Slavery in North Carolina, 1748-1775

Slavery in North Carolina, 1748-1775

by Marvin L. Michael Kay, Lorin Lee Cary
     
 

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Michael Kay and Lorin Cary illuminate new aspects of slavery in colonial America by focusing on North Carolina, which has largely been ignored by scholars in favor of the more mature slave systems in the Chesapeake and South Carolina. Kay and Cary demonstrate that North Carolina's fast-growing slave population, increasingly bound on large plantations, included many

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Overview

Michael Kay and Lorin Cary illuminate new aspects of slavery in colonial America by focusing on North Carolina, which has largely been ignored by scholars in favor of the more mature slave systems in the Chesapeake and South Carolina. Kay and Cary demonstrate that North Carolina's fast-growing slave population, increasingly bound on large plantations, included many slaves born in Africa who continued to stress their African pasts to make sense of their new world. The authors illustrate this process by analyzing slave languages, naming practices, family structures, religion, and patterns of resistance.
Kay and Cary clearly demonstrate that slaveowners erected a Draconian code of criminal justice for slaves. This system played a central role in the masters' attempt to achieve legal, political, and physical hegemony over their slaves, but it impeded a coherent attempt at acculturation. In fact, say Kay and Cary, slaveowners often withheld white culture from slaves rather than work to convert them to it. As a result, slaves retained significant elements of their African heritage and therefore enjoyed a degree of cultural autonomy that freed them from reliance on a worldview and value system determined by whites.

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Editorial Reviews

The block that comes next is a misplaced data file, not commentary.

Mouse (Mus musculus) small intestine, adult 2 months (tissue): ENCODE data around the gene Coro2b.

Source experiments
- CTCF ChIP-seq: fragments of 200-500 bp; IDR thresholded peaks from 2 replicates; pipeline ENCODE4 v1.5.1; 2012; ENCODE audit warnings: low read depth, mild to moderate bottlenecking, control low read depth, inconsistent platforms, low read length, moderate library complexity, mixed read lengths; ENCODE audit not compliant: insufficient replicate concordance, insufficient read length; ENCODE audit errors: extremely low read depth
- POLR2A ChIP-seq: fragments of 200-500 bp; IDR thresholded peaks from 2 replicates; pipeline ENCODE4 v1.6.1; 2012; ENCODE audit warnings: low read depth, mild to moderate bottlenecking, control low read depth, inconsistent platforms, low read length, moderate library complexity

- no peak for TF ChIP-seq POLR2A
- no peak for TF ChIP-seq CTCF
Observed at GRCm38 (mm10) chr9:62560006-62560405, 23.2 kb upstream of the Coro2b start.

From the Publisher
[Makes] a very important contribution to the study of early American slavery.

Journal of Southern History

A marvelously thorough work.

Mississippi Quarterly

Kay and Cary have made an important contribution to our understanding of American slavery.

Southern Cultures

Its main value is in forcing us to rethink what we believe about acculturation and the nature of slave society.

Journal of American History

Interesting, insightful, and necessary for a full understanding of slavery in colonial North Carolina.

North Carolina Historical Review

Product Details

ISBN-13:
9780807821978
Publisher:
The University of North Carolina Press
Publication date:
07/28/1995
Edition description:
2
Pages:
420
Product dimensions:
6.12(w) x 9.25(h) x 1.36(d)

What People are saying about this

From the Publisher
Interesting, insightful, and necessary for a full understanding of slavery in colonial North Carolina as well as more broadly in the British-American empire.—North Carolina Historical Review

A marvelously thorough work. . . . It will stand for many years as a monument to its field.—Mississippi Quarterly

Meticulously researched, imaginative in its use of sources, and balanced in its conclusions, this book is certain to become a classic study of the early black experience in the Americas.—Colin A. Palmer, University of North Carolina at Chapel Hill

Michael Kay and Lorin Cary make it possible for us to understand how much of pre-Revolutionary North Carolina functioned, and how an enduring segment of its population (African in origin) made its way in a new world. The scope of research, the reach of learning, and the wisdom of interpretation in this book are enormous.—William S. Price Jr., North Carolina Division of Archives and History

Readers interested in colonial slavery need to become familiar with this book. Its main value is in forcing us to rethink what we believe about acculturation and the nature of slave society in early America.—Journal of American History

[Makes] a very important contribution to the study of early American slavery by showing . . . what it is possible to learn from relatively little in the way of conventional sources.—Journal of Southern History

Kay and Cary have made an important contribution to our understanding of American slavery. They remind us that both the South's peculiar institution and its system of race relations were more dynamic than is often assumed.—Southern Cultures

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Meet the Author

Marvin L. Michael Kay is a professor emeritus of history at the University of Toledo.

Lorin Lee Cary is a professor emeritus of history at the University of Toledo.

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